Today, the Northwest Passage is a very real navigational route that opens for a few months each summer. Climate change has warmed the Arctic enough that the ice that once kept the Passage permanently sealed now gives way for ships to pass through. In Franklin's day however, the route was mostly a myth that a few explorers raced to discover. Sailing the Arctic Ocean in that era was a treacherous affair, fraught with uncertainty.



Franklin's ships were named the HMS Erebus and HMS Terror. Exactly which ship has been located is unclear, but a team of explorers using sonar have found, and positively identified, one of the vessels at the bottom of the Victoria Strait. They believe that locating the first ship will provide some clues as to where the second can be found as well.





When Franklin and his ships went missing, a major search operation was launched by the British Navy. From 1848 to 1859, numerous expeditions ventured into the Arctic with the hope of locating the explorer and his men. When the hope that they could still be alive faded, the search continued to discover the fate of the crew instead. Unfortunately, no trace was found, and what happened to them remained a mystery. Over the years, there have been more than 50 attempts to find Franklin's ships, but little progress was ever made. In the 1980's, three bodies that were believed to be a part of the crew were discovered, and they contained high levels of lead in their system. That led to the theory that the sailors were poisoned by lead from the cans that contained their food. The Canadian government launched its own search back in 2008, and this latest expedition was an extension of those efforts. They were finally successful just a few weeks back.



Finding the ship sheds a bit of light on what happened, but it doesn't tell the entire tale. It is believed that the two vessels became trapped in the ice, and were slowly crushed under the weight. The crew more than likely had time to abandon ship, and escape onto the ice, where they no doubt faced a difficult challenge for survival. The local Inuit tribes, which had referenced the location of the ship for years, say that the men resorted to cannibalism in an attempt to survive. Eventually, they would all succumb to cold and starvation.



Locating the ship brings a bit of closure to one of exploration's great mysteries. We will probably never know the full tale, but at least there are some indications of what happened to the crew."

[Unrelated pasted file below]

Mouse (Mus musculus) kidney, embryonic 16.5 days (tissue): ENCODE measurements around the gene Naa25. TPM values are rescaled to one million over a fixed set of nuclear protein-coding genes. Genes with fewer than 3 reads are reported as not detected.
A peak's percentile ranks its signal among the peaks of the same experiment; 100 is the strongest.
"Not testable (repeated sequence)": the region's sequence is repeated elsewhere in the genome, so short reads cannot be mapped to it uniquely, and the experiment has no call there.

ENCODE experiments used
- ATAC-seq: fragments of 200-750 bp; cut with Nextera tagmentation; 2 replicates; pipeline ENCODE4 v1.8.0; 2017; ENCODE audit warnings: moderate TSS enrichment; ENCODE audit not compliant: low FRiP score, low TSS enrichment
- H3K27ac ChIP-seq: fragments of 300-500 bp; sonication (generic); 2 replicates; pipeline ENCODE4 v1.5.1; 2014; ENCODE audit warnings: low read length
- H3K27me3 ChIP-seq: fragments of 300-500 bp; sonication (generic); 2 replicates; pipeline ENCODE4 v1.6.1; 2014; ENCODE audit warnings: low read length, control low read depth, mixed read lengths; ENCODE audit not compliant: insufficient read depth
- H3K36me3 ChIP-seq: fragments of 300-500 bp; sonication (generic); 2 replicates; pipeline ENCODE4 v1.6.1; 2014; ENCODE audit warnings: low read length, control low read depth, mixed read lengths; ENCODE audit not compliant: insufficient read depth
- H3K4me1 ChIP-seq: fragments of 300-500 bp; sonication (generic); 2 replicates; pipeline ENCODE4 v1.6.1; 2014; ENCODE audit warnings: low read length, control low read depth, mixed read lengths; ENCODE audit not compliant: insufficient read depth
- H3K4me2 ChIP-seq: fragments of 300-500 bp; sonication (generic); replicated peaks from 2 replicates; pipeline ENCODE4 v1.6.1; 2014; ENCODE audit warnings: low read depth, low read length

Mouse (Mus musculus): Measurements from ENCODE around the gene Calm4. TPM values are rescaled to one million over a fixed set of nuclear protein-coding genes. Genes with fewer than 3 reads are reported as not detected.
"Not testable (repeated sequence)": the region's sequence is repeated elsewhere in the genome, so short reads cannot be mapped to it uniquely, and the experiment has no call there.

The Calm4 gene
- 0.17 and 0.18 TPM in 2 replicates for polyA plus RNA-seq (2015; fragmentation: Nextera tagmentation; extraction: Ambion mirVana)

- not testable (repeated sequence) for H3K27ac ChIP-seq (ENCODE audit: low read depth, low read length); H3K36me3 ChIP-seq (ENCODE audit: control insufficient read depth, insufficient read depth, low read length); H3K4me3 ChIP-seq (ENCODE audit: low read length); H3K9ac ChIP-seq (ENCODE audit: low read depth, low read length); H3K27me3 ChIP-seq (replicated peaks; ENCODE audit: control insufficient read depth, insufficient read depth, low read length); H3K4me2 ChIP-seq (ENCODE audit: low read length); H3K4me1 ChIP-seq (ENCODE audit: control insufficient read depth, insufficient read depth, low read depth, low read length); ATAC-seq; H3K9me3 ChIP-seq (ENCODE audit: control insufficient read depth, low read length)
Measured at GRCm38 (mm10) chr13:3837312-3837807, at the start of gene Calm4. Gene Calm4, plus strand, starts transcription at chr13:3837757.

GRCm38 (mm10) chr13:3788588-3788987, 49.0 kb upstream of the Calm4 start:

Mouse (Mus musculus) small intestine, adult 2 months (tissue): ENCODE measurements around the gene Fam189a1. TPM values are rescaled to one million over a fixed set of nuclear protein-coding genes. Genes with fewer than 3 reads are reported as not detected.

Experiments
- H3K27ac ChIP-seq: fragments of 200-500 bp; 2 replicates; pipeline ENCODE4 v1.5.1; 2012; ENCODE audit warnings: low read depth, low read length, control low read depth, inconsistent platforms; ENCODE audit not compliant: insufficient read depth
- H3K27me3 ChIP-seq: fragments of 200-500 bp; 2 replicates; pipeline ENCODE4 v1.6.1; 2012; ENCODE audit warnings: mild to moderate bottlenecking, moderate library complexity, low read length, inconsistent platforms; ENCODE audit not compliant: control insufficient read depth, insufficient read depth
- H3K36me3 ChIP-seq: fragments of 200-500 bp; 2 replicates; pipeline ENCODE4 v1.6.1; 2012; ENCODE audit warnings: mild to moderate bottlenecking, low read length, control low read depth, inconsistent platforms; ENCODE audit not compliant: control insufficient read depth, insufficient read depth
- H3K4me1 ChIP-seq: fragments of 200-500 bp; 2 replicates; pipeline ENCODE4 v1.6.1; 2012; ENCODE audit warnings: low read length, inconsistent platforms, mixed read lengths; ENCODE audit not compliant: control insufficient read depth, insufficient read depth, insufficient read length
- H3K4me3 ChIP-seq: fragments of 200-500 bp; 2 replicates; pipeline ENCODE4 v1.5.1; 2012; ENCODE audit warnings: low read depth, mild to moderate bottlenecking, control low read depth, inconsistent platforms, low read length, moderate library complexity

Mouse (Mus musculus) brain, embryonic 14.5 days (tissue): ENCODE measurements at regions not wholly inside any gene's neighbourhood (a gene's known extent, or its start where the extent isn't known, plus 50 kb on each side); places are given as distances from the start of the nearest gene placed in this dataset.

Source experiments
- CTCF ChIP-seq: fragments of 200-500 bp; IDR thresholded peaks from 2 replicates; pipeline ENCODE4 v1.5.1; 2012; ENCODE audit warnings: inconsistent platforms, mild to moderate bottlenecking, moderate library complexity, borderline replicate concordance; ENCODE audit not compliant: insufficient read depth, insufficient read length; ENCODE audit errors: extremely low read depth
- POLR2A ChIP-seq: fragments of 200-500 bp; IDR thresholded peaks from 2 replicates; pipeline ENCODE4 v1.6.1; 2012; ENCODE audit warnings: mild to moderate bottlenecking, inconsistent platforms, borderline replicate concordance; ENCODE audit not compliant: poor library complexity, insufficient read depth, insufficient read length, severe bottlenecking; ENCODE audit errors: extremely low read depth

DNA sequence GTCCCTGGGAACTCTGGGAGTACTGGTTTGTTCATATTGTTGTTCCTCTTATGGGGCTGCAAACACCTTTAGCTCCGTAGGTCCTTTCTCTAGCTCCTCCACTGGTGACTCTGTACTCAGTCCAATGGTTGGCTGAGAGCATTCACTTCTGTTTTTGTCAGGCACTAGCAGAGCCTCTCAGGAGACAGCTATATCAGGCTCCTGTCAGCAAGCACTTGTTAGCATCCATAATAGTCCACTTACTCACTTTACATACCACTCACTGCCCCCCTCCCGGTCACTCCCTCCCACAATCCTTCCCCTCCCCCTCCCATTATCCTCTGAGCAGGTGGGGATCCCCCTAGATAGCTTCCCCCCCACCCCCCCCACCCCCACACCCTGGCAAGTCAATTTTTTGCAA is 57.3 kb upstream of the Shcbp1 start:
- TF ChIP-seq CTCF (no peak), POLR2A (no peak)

Share your impressions of this fascinating story. Notice how more evidence allows for better inferences of the mysteries of the lost ships in the Northwest Passage through the Arctic Ocean.

Article posted September 14, 2014 at 03:35 PM GMT-7 • comment (56) • Reads 13966



Article posted September 14, 2014 at 03:32 PM GMT-7 • comment (63) • Reads 574

Check out this article about the recently discovered super massive dinosaur, Dreadnoughtus schrani.



After reading the article and checking out some of the videos come back here to leave a comment. In your comment share what parts of the discoveries about Dreadnoughtus schrani are observations and what parts are inferences.

Article posted September 14, 2014 at 03:32 PM GMT-7 • comment (63) • Reads 574



Article posted September 14, 2014 at 03:26 PM GMT-7 • comment (52) • Reads 451

In California's Death Valley there are mysterious stones that, as evidence shows, move! How can stones move?!



At a place called Racetrack Playa, a dry lakebed, there are stones that leave trails behind them as they move. Yet whenever people come to see these fascinating stones they don't see them moving at all!



What could cause these, "sailing stones" to move?



Before you read the following articles come up with some guesses yourself.



Here's an article that tells about the mystery.



Here's an article that explains how this incredible phenomena happens!



When you're done reading the above articles come back here to leave a comment sharing what you thought caused the rocks to move.

Article posted September 14, 2014 at 03:26 PM GMT-7 • comment (52) • Reads 451



Article posted September 14, 2014 at 03:20 PM GMT-7 • comment (66) • Reads 577

There is a glacier in McMurdo Dry Valleys in Eastern Antarctica where crimson, blood red ooze slowly seeps from a fissure in the Taylor Glacier onto the frozen Lake Bonney.



What is it? What can be causing all that red ooze from what is now being called, "Blood Glacier?"



Before reading the article that tells what causes that blood red ooze, make a guess (since you have little if any data, then it's really a guess and not an inference).



Then click here to read the cause of Blood Glacier!



When you're done come back here to click on comment and share what you thought it was.

Article posted September 14, 2014 at 03:20 PM GMT-7 • comment (66) • Reads 577